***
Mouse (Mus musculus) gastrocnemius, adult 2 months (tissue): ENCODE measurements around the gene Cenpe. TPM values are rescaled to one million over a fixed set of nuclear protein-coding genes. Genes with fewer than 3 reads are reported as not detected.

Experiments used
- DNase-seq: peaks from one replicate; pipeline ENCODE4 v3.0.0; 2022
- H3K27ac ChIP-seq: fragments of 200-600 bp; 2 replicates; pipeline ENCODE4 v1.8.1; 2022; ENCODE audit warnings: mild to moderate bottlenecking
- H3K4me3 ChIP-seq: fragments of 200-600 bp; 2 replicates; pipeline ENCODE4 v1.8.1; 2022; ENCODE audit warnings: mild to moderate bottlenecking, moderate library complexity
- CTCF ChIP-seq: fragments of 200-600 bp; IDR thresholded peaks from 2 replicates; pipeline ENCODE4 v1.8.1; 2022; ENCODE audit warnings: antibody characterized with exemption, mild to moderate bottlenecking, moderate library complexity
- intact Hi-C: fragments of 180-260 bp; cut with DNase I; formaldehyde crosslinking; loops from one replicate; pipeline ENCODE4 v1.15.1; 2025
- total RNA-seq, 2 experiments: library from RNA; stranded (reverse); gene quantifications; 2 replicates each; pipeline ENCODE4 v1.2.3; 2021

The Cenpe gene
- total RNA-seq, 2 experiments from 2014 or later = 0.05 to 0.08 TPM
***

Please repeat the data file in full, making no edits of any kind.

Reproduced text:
Mouse (Mus musculus) gastrocnemius, adult 2 months (tissue): ENCODE measurements around the gene Cenpe. TPM values are rescaled to one million over a fixed set of nuclear protein-coding genes. Genes with fewer than 3 reads are reported as not detected.

Experiments used
- DNase-seq: peaks from one replicate; pipeline ENCODE4 v3.0.0; 2022
- H3K27ac ChIP-seq: fragments of 200-600 bp; 2 replicates; pipeline ENCODE4 v1.8.1; 2022; ENCODE audit warnings: mild to moderate bottlenecking
- H3K4me3 ChIP-seq: fragments of 200-600 bp; 2 replicates; pipeline ENCODE4 v1.8.1; 2022; ENCODE audit warnings: mild to moderate bottlenecking, moderate library complexity
- CTCF ChIP-seq: fragments of 200-600 bp; IDR thresholded peaks from 2 replicates; pipeline ENCODE4 v1.8.1; 2022; ENCODE audit warnings: antibody characterized with exemption, mild to moderate bottlenecking, moderate library complexity
- intact Hi-C: fragments of 180-260 bp; cut with DNase I; formaldehyde crosslinking; loops from one replicate; pipeline ENCODE4 v1.15.1; 2025
- total RNA-seq, 2 experiments: library from RNA; stranded (reverse); gene quantifications; 2 replicates each; pipeline ENCODE4 v1.2.3; 2021

The Cenpe gene
- total RNA-seq, 2 experiments from 2014 or later = 0.05 to 0.08 TPM